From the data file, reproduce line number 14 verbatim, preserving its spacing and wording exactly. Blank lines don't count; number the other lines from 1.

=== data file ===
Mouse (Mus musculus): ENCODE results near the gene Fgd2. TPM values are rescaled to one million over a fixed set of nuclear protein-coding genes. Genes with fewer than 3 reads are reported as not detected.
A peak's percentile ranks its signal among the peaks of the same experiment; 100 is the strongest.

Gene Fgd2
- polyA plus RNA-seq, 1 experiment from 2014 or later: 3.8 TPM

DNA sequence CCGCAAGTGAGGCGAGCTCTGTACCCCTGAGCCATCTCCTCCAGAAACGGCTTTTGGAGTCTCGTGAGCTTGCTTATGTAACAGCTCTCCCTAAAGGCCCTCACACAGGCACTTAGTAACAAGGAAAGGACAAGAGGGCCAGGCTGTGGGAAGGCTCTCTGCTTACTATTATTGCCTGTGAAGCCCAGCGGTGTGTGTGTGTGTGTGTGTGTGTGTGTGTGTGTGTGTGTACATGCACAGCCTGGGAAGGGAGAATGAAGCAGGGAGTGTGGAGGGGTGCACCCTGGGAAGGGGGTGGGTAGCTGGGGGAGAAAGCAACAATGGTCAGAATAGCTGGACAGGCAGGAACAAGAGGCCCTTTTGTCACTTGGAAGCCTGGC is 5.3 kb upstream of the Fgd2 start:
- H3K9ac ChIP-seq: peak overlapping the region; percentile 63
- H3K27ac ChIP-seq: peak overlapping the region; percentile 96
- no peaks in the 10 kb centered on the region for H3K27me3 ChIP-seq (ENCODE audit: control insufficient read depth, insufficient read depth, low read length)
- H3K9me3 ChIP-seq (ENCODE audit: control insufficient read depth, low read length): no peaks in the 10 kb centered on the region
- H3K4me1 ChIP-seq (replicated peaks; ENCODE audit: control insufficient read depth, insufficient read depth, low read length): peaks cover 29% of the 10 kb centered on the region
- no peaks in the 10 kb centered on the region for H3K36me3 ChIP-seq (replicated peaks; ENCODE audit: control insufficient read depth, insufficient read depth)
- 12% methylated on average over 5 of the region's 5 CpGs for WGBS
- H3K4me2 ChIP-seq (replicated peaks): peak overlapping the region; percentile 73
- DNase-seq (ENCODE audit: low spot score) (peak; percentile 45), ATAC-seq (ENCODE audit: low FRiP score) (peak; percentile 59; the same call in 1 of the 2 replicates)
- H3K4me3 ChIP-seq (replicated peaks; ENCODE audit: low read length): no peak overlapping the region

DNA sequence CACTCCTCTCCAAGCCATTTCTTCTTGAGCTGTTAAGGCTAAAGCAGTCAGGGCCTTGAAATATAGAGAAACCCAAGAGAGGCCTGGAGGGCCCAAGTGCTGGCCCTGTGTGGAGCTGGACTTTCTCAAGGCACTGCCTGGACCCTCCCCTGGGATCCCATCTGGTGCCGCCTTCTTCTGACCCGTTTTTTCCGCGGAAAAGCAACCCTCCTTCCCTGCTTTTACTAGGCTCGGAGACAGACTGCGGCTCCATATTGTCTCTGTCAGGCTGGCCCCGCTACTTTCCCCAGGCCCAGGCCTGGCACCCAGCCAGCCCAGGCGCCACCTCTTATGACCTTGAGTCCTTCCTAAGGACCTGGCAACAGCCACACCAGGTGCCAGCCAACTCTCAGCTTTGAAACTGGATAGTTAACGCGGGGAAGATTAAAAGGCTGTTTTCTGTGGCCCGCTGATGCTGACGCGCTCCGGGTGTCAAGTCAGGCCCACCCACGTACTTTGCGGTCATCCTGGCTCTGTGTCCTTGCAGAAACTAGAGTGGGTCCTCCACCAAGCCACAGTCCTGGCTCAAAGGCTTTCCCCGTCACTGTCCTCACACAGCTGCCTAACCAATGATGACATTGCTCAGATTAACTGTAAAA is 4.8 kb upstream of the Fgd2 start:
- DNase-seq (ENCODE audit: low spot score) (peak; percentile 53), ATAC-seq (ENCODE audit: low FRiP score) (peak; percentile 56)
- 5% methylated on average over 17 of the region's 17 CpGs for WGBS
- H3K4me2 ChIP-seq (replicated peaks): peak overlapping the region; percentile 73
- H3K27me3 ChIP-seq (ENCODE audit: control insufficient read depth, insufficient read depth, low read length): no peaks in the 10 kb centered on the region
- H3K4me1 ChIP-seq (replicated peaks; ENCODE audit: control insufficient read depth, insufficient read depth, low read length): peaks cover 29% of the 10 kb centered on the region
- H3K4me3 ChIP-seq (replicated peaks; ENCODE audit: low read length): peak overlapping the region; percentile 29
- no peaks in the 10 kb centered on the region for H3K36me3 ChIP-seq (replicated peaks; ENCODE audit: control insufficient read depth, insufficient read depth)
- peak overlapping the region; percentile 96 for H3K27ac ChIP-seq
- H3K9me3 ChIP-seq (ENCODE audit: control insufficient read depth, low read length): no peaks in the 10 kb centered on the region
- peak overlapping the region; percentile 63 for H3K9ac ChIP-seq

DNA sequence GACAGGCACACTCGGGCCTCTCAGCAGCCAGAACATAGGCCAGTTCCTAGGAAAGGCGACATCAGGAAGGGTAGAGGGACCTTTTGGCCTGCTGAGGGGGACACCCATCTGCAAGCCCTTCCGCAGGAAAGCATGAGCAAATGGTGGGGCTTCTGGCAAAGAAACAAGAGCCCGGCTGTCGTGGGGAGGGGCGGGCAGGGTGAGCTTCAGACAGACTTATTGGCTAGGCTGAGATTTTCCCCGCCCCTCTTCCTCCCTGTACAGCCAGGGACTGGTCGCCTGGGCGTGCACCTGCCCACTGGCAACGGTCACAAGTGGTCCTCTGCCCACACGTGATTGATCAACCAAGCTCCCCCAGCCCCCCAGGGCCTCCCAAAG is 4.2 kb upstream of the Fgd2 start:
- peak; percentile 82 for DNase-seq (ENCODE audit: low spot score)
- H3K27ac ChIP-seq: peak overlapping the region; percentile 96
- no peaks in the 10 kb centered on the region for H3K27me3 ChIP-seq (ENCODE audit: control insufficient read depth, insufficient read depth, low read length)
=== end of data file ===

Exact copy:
- DNase-seq (ENCODE audit: low spot score) (peak; percentile 45), ATAC-seq (ENCODE audit: low FRiP score) (peak; percentile 59; the same call in 1 of the 2 replicates)